- When leasing a property with a swimming pool, the landlord agreesto ensure that the requirements of the Swimming Pools Act 1992 have been complied with. The landlord agrees to ensure that at the time that this residential tenancy agreement is entered into: the swimming pool on the residential premises is registered under the Swimming Pools Act 1992 and has a valid certificate of compliance under that Act or a relevant occupation certificate within the meaning of that Act, and a copy of that valid certificate of compliance or relevant occupation certificate is provided to the tenant.
- This will commence from any new lease agreement signed after 29 April 2016.
- These provisions will not apply if:
- the swimming pool is situated on land in a strata scheme (within the meaning of the Strata Schemes Management Act 1996) or
- in a community scheme (within the meaning of the Community Land Development Act 1989) and
- that strata or community scheme comprises more than 2 lots.
Changes to the Swimming Pools Act
The Swimming Pools Amendment Act 2012 commenced on 29 October 2012 and makes a number of amendments to the Swimming Pools Act 1992 which impact on pool owners and councils. Swimming pool owners are required to register their swimming pools at www.swimmingpoolregister.nsw.gov.au. Additional information about the staged implementation provisions is also provided in the Swimming Pools Fact Sheet.
Swimming Pool Policy & Forms
Swimming Pool Compliance Certificate applications need to be lodged on Council's Swimming Pool Compliance application form that can be found here. Take a moment to read Council's Swimming Pool Policy to understand your obligations as a pool owner. You can refer to the Swimming Pool Safety Checklist as an indication of what Council Officers will be looking for on a Swimming Pool Compliance Certificate Inspection. The Swimming Pool Safety Checklist can be found by clicking here.
Swimming Pool Inspections
When a pool or spa is being constructed or altered, a principal certifying authority (PCA) must supervise all works. The PCA is essentially a building inspector, and is responsible for ensuring that new and altered swimming pools and spas comply with relevant Development Consents and Complying Development Certificates.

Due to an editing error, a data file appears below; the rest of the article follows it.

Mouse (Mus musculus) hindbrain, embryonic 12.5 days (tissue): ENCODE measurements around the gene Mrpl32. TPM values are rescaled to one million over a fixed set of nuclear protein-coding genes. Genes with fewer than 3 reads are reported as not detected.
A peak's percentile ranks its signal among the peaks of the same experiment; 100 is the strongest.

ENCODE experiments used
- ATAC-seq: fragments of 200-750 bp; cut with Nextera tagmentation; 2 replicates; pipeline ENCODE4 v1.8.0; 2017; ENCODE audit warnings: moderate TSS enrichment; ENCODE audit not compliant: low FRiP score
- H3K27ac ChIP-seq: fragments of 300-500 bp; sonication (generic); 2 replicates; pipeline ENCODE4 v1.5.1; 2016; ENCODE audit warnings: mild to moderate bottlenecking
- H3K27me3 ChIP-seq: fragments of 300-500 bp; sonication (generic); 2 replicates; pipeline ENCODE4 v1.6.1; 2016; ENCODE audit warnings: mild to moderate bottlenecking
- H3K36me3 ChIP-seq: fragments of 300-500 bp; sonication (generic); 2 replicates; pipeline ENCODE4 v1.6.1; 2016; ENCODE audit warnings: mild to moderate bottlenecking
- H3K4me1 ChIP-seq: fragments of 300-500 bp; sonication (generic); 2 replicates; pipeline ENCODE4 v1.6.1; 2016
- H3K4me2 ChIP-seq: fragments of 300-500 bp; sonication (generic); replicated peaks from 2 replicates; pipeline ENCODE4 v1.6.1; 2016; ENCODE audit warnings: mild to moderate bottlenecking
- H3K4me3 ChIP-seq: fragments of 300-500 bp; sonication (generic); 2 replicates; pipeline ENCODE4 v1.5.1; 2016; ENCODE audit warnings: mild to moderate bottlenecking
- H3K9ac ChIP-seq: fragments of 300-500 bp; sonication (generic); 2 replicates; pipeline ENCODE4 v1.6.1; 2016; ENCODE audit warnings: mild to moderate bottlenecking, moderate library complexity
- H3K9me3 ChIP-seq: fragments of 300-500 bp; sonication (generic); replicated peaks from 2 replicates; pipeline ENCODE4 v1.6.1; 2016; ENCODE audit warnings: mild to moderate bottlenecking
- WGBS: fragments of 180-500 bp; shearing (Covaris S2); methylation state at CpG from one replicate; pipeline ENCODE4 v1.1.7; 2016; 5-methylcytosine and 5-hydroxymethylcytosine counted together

The PCA should ensure that all necessary requirements are met before issuing an Occupation Certificate. Under the Environmental Planning and Assessment Act 1979, the PCA must report any failure to comply with these requirements to Wagga Wagga City Council.
Under the Public Health (Swimming Pool) Regulations, Council is required to:
- Conduct testing of water quality of commercial and semi-commercial pools
- Conduct compliance checks to ensure pools meet the guidelines
- Educate commercial operators as appropriate
- Issue closing orders if necessary.
Some Important Points to Remember
- Ensure that the pools fence and gate is well maintained. Make sure the gate is closed at all times and never prop it open.
- Keep objects away from the pool area, so that children cannot use them to reach the gate latch or climb the fence.
- Have knowledge and be confident with resuscitation techniques. You must have a comprehensive resuscitation chart displayed near the pool area for reference, and obtain a first aid certificate through the local St. John's Ambulance or Red Cross Society.
- Establish safety rules for the pool area, and strictly enforce them, (such as no running around the pool, no pushing into the water etc.)
- Ensure that toys or other objects are not left floating in the pool. They are very attractive to small children.
- Have a non-slip surface around the pool.
- If you are overheated, overtired, have been drinking alcohol, or have just finished a meal, don't go swimming.
- Always remain alert when children are near the pool. It only takes a few seconds for a child to drown so never take your eye off them.
- Have children taught water confidence at an early age.
- Always keep extension leads or plugs off damp ground and away from the water.
NSW Government Advice
- The Royal Lifesaving Society Australia - the largest single organisation dedicated to the teaching of lifesaving and the prevention of drowning.
- Surf Life Saving NSW - provides water safety, first aid and CPR training
- Austswim - Australia's national organisation for the teaching of swimming and water safety
- St John Ambulance Australia - Australia's leading provider of first aid training, first aid services at public events and supplier of first aid kits and equipment.
- Kid Safe NSW - Child Accident Prevention Foundation of Australia provide general advice.
- Keep Watch - Home Pool Safety - Royal Life Saving Society information including checklist, fact sheets and other information.
What is the Law?
In NSW there are specific laws. Read more about the:
Public Swimming Pool & Spa Pool Advisory Document
The "Public Swimming Pool and Spa Pool Advisory Document" both complements and gives an overview of the public health legislation related to public pools and spas. The advisory document explains the diseases which can be transmitted in a pool environment and provides a bacteriological criterion to determine pool safety. Following on is an explanation of the use of chlorine or bromine dosing levels and monitoring to achieve effective disinfection and good water quality. Also, design, construction and amenities are considered so that pool management is enhanced. A risk management approach is explained to manage pools, particularly to control Crytosporidium outbreaks which are resistant to disinfection. The advisory document is intended for all pool operators, designers and consultants. The document can be accessed here.